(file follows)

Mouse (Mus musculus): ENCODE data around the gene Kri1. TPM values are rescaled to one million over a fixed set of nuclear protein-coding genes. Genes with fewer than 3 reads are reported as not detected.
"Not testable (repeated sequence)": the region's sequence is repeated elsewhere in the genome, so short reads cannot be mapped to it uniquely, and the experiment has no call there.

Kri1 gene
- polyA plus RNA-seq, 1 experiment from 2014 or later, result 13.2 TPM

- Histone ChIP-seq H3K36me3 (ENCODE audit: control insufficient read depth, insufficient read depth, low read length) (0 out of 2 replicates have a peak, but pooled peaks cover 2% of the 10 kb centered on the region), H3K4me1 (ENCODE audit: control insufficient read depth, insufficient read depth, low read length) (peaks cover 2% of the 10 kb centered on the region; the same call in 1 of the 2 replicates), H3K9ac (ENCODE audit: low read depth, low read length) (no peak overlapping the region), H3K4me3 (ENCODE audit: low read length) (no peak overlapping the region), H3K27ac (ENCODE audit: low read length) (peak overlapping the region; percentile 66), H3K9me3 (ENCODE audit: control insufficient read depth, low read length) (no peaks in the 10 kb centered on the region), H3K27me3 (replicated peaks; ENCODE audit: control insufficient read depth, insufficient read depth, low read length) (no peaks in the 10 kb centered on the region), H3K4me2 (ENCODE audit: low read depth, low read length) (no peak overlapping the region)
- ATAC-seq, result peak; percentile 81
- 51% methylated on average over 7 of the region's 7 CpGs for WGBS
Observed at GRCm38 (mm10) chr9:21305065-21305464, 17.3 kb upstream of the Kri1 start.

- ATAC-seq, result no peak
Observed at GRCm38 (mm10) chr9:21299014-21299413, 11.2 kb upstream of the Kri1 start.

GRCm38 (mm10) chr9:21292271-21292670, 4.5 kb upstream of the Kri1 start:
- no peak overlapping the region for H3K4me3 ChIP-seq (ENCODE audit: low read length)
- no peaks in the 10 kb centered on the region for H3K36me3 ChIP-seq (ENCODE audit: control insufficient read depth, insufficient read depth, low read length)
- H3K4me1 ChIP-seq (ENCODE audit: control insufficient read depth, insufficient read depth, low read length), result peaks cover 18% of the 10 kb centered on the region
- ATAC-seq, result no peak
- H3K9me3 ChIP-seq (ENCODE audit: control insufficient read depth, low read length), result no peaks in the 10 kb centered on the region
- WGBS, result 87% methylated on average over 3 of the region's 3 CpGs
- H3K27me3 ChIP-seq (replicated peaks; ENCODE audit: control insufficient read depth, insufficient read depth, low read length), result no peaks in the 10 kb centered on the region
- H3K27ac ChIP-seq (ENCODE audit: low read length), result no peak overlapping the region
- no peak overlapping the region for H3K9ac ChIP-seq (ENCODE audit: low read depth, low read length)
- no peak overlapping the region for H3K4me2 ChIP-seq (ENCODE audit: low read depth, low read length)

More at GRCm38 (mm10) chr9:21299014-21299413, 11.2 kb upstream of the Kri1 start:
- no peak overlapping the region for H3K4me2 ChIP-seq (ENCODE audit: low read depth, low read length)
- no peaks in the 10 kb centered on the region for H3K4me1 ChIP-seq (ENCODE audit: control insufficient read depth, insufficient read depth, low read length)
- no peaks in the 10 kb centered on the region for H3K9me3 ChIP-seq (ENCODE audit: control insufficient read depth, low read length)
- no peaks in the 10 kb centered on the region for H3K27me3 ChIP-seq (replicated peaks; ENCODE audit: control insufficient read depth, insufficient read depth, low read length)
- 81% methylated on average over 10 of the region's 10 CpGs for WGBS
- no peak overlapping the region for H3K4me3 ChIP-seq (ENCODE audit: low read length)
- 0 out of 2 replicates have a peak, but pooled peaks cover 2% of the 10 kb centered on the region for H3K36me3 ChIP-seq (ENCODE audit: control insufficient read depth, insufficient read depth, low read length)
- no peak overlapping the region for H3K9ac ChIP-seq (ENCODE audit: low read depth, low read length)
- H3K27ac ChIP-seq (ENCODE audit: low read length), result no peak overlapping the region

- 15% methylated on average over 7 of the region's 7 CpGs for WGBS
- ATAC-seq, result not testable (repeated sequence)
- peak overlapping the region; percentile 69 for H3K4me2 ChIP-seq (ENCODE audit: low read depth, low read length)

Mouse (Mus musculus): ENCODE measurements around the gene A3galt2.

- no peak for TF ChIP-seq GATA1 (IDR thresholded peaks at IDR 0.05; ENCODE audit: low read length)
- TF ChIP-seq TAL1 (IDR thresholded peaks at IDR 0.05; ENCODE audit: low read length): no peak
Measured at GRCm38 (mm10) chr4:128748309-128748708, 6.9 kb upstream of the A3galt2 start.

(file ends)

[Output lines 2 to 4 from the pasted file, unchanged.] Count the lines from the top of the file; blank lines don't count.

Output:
"Not testable (repeated sequence)": the region's sequence is repeated elsewhere in the genome, so short reads cannot be mapped to it uniquely, and the experiment has no call there.

Kri1 gene
- polyA plus RNA-seq, 1 experiment from 2014 or later, result 13.2 TPM